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One of the most common problems we hear about when pond owners call in during the summer months has to do with water clarity.
Green or murky and cloudy water tend to show up as the pond warms up and the degree of coloration can vary from a light tinting to a full blown green or brown where you can’t see your fish any longer.
Many times a good filtration system will help a lot in smaller ponds with this type of problem because depending on the color, the issue could be an actual algae issue, or it could come from a lot of suspended material in the water. As long as the filter is adequate and the particules or algae cells are big enough, they’ll get filtered out in good order. The problem is, not every filter is equal to the task, and to make matters worse, some of these cells and particles are pretty darned small. Sometimes they’re so little that they can pass right through the filter without being taken out. And when this happens you won’t see much of a change in your water quality.
If you’ve watched several of our videos on dealing with green water algae, you know that one of the useful tools for dealing with the problem is uv or ultra violet light. This device emits light which radiates the algae that passes in front of it and this damaged the algae cells to the point where they either die off and/or become damaged and clump together in larger masses which ultimately leads to better filtering.
UV is very useful in this regard and we often do recommend it for chronic green water issues, but like every mechanical addition to a pond it does have to be installed and it costs more than just some pocket change. Oh and one other thing…if the problem is more like a murky or cloudy water, uv light may not help with that at all.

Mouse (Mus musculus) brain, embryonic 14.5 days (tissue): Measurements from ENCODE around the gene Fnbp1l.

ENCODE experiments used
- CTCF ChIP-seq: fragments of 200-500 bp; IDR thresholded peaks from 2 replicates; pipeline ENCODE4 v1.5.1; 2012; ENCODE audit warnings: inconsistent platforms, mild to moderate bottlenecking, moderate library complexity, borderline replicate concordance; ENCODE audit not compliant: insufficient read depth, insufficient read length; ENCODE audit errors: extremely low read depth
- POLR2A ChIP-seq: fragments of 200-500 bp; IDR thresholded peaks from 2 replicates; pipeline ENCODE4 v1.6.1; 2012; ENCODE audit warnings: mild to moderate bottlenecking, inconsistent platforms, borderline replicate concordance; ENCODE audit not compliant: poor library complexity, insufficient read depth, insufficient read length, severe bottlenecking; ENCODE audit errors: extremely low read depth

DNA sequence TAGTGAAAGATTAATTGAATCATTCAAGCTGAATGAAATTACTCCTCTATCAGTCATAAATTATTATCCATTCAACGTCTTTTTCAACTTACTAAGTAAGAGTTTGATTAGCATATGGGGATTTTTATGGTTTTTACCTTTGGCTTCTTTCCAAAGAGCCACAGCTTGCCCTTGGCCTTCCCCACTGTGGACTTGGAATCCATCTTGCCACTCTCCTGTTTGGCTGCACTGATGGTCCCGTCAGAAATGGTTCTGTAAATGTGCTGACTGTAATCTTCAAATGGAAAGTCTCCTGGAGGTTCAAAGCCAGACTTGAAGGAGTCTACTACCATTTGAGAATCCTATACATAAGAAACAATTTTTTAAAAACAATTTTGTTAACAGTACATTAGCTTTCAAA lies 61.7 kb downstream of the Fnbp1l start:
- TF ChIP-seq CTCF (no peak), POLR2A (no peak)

So is there anything else that might help with green and murky water?
In short, the answer is yes. Using something called a flocculent may very well help.
By definition a flocculent creates a reaction that is “aggregated in woolly cloudlike masses”. For our pond purposes, what this means is that a “floc” for short, will make little things in the water accumulate in larger masses. This includes small single cell algae and suspended particles of organic material.
Some of the more common flocculents found in the pond industry include aluminum sulphate or “alum” and this is often used in larger ponds to help clear the water column and bind nutrient based phosphates together to help reduce some algae issues. A common brand name for alum is Phosclear.
Another type of flocculent that you’ll sometimes find used in small ponds, and koi ponds in particular is called montmorillonite clay. This product will help clear the water and aid in fish health as well.
And finally our preferred flocculent for small ponds is somewhat old, and new. Acurel is actually a product that’s been around for 40 years or more and it’s been used in the aquarium industry through that time. Recently the product has been formulated for use in ponds and it’s very effective at creating this clumping action with green water and suspended solids in the water column. It’s completely organic, safe for fish, and meets our requirements for being an eco-friendly and useful product.
We generally recommend Acurel over any type of algaecide where green water algae is concerned. If you don’t have a UV light, Acurel may be able to achieve a similar response and allow your filter to be more effective. You’ll want to clean your filter after using it and a follow up treatment can be applied within 24 hours.
If you don’t have any type of filter running for your pond you can still use Acurel, but you’ll want to use a skimmer net to remove any clumps that form.
Click the following link to learn more about Acurel.
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